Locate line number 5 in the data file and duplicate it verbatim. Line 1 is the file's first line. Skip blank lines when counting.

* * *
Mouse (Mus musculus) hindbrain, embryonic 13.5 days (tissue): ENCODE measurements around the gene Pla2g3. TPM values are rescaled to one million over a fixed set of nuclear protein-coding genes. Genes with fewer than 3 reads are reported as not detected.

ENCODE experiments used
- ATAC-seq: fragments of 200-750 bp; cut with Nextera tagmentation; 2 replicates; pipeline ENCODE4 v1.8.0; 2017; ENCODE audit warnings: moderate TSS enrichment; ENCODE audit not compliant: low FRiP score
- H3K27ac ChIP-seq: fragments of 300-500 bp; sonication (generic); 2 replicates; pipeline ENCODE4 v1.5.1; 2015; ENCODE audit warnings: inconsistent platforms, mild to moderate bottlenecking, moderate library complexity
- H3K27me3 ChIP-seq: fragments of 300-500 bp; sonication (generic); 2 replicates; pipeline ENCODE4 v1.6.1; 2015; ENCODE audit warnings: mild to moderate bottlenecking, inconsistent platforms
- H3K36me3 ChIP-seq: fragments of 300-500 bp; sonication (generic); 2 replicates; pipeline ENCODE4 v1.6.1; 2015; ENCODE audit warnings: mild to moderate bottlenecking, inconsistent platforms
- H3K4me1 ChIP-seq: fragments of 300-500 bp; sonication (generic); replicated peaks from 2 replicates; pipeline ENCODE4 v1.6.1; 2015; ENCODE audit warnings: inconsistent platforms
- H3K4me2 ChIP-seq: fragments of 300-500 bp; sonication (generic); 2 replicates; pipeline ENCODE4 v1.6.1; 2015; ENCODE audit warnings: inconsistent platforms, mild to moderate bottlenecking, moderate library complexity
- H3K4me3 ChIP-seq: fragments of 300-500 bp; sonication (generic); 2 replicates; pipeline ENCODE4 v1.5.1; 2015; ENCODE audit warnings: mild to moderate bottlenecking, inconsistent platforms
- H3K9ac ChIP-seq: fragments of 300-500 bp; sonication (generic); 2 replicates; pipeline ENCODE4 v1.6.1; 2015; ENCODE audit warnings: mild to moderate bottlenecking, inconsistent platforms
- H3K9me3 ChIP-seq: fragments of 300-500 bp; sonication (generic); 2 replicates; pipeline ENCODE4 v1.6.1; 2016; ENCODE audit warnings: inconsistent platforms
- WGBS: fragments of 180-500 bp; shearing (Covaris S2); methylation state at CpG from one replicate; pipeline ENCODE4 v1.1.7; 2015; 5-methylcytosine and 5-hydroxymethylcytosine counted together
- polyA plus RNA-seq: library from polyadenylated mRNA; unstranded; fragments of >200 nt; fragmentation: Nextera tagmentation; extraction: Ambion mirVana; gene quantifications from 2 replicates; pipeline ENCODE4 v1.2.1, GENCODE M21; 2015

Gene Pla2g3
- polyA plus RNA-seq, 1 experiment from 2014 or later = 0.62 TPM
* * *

- H3K27me3 ChIP-seq: fragments of 300-500 bp; sonication (generic); 2 replicates; pipeline ENCODE4 v1.6.1; 2015; ENCODE audit warnings: mild to moderate bottlenecking, inconsistent platforms